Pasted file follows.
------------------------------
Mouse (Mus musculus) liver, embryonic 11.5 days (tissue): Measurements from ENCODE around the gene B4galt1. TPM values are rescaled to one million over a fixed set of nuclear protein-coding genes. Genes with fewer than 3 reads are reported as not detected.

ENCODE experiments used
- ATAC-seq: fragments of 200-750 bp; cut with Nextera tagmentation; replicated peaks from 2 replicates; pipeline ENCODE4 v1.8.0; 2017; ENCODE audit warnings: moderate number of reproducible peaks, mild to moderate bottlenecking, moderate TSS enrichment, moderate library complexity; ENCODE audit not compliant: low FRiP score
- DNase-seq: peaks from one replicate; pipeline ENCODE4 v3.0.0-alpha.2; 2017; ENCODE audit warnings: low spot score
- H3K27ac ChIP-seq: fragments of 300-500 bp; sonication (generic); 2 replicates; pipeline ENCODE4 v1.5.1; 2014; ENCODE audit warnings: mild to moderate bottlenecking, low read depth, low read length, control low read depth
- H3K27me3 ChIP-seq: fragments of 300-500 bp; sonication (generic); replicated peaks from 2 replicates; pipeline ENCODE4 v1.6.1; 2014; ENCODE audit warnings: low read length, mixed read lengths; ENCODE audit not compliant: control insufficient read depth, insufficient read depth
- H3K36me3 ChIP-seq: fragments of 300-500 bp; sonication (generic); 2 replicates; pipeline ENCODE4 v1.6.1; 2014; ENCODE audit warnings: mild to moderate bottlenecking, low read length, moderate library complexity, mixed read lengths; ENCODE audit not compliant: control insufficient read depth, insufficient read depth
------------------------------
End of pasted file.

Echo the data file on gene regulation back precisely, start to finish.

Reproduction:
Mouse (Mus musculus) liver, embryonic 11.5 days (tissue): Measurements from ENCODE around the gene B4galt1. TPM values are rescaled to one million over a fixed set of nuclear protein-coding genes. Genes with fewer than 3 reads are reported as not detected.

ENCODE experiments used
- ATAC-seq: fragments of 200-750 bp; cut with Nextera tagmentation; replicated peaks from 2 replicates; pipeline ENCODE4 v1.8.0; 2017; ENCODE audit warnings: moderate number of reproducible peaks, mild to moderate bottlenecking, moderate TSS enrichment, moderate library complexity; ENCODE audit not compliant: low FRiP score
- DNase-seq: peaks from one replicate; pipeline ENCODE4 v3.0.0-alpha.2; 2017; ENCODE audit warnings: low spot score
- H3K27ac ChIP-seq: fragments of 300-500 bp; sonication (generic); 2 replicates; pipeline ENCODE4 v1.5.1; 2014; ENCODE audit warnings: mild to moderate bottlenecking, low read depth, low read length, control low read depth
- H3K27me3 ChIP-seq: fragments of 300-500 bp; sonication (generic); replicated peaks from 2 replicates; pipeline ENCODE4 v1.6.1; 2014; ENCODE audit warnings: low read length, mixed read lengths; ENCODE audit not compliant: control insufficient read depth, insufficient read depth
- H3K36me3 ChIP-seq: fragments of 300-500 bp; sonication (generic); 2 replicates; pipeline ENCODE4 v1.6.1; 2014; ENCODE audit warnings: mild to moderate bottlenecking, low read length, moderate library complexity, mixed read lengths; ENCODE audit not compliant: control insufficient read depth, insufficient read depth